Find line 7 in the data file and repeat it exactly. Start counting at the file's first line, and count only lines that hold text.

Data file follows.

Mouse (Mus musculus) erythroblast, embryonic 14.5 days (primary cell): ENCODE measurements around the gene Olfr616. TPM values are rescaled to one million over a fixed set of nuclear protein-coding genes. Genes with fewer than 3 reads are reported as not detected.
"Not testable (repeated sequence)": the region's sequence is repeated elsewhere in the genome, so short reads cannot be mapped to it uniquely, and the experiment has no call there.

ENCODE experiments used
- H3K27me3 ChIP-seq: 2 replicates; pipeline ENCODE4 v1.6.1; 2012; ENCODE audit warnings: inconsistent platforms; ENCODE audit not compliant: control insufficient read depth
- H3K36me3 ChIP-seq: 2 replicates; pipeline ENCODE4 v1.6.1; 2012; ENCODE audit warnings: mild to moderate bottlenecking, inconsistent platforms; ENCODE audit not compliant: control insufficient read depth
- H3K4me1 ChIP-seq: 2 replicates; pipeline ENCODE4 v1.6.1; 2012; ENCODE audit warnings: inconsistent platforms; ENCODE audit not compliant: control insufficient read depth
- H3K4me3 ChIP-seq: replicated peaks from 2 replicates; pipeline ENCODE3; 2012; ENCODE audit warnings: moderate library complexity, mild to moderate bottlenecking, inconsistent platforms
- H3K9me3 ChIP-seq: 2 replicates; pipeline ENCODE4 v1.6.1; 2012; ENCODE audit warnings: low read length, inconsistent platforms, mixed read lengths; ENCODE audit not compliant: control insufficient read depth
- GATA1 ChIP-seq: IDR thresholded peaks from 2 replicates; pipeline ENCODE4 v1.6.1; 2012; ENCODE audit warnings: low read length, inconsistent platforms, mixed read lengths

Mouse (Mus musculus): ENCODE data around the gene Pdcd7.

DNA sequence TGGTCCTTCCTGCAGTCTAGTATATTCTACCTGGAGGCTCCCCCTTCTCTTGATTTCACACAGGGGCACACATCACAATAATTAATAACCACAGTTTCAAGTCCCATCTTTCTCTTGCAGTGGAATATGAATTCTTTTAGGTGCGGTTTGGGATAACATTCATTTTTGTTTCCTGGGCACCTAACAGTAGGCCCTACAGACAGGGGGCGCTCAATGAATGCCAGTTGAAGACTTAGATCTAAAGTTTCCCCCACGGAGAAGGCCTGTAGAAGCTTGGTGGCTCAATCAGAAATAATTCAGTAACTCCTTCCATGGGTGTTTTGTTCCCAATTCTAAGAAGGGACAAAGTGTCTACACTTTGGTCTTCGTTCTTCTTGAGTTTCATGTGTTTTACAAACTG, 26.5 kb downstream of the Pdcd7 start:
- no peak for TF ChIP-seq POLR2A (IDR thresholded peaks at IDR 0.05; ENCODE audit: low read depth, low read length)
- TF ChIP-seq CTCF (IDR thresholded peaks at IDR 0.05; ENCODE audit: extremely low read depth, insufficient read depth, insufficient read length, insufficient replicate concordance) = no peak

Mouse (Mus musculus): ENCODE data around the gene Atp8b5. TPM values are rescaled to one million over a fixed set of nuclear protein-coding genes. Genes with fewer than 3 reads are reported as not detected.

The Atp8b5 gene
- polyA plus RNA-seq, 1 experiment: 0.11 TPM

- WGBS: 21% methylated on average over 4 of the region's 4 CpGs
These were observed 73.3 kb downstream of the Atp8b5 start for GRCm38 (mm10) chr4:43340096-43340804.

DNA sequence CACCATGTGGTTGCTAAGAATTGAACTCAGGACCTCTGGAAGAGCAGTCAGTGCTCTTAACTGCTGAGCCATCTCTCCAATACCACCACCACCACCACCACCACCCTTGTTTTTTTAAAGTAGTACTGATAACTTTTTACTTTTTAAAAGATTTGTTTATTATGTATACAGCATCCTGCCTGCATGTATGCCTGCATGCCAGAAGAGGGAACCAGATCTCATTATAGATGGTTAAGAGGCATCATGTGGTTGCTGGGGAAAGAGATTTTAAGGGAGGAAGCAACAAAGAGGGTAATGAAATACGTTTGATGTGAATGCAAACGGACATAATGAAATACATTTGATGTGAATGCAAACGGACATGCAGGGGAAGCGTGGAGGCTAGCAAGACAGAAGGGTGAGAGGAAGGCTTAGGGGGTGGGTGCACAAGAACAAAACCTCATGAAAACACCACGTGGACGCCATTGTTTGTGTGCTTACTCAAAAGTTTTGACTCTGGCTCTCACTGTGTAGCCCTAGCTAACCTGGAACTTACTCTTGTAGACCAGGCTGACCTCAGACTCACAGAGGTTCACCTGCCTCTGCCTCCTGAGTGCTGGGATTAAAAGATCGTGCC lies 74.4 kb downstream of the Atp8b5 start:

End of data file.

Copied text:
- H3K4me3 ChIP-seq: replicated peaks from 2 replicates; pipeline ENCODE3; 2012; ENCODE audit warnings: moderate library complexity, mild to moderate bottlenecking, inconsistent platforms